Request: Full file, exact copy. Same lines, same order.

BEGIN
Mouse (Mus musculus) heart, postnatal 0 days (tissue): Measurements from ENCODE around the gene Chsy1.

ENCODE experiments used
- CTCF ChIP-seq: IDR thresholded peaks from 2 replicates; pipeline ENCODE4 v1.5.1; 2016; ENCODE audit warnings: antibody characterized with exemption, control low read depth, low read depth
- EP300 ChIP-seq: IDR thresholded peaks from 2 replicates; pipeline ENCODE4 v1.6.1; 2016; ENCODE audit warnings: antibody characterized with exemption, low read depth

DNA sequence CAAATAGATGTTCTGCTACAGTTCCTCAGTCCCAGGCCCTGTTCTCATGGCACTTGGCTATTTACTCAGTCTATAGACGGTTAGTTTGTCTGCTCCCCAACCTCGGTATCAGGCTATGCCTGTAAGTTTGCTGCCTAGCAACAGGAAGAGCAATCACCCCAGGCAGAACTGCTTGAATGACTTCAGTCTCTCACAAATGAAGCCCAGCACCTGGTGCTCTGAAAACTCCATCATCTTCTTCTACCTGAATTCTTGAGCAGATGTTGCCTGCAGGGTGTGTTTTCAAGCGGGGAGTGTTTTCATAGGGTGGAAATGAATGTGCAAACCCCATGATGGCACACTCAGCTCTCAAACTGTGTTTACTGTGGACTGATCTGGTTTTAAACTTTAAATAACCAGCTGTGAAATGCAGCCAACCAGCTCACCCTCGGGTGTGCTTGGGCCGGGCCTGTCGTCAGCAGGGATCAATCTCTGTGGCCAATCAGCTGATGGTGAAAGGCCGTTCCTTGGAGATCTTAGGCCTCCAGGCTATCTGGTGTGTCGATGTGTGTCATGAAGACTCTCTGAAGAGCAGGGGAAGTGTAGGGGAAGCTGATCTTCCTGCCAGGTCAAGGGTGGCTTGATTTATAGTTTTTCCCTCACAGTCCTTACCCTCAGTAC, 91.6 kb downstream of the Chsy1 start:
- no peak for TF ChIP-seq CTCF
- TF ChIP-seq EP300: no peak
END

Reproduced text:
Mouse (Mus musculus) heart, postnatal 0 days (tissue): Measurements from ENCODE around the gene Chsy1.

ENCODE experiments used
- CTCF ChIP-seq: IDR thresholded peaks from 2 replicates; pipeline ENCODE4 v1.5.1; 2016; ENCODE audit warnings: antibody characterized with exemption, control low read depth, low read depth
- EP300 ChIP-seq: IDR thresholded peaks from 2 replicates; pipeline ENCODE4 v1.6.1; 2016; ENCODE audit warnings: antibody characterized with exemption, low read depth

DNA sequence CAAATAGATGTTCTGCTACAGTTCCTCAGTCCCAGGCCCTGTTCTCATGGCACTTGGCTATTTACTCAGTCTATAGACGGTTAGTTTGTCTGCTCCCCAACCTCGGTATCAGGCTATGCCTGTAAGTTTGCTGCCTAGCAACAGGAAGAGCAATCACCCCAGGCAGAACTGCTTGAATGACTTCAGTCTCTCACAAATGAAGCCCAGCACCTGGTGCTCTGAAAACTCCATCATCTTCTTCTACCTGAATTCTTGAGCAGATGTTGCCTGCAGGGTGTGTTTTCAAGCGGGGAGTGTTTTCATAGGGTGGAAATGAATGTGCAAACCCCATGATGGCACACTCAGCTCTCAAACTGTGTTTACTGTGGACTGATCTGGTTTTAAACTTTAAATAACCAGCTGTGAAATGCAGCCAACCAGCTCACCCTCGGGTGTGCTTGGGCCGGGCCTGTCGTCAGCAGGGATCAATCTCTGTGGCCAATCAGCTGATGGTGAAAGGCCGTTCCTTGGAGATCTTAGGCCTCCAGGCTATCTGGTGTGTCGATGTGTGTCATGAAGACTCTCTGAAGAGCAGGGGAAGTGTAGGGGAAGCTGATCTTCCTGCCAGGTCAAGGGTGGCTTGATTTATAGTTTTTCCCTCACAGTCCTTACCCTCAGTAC, 91.6 kb downstream of the Chsy1 start:
- no peak for TF ChIP-seq CTCF
- TF ChIP-seq EP300: no peak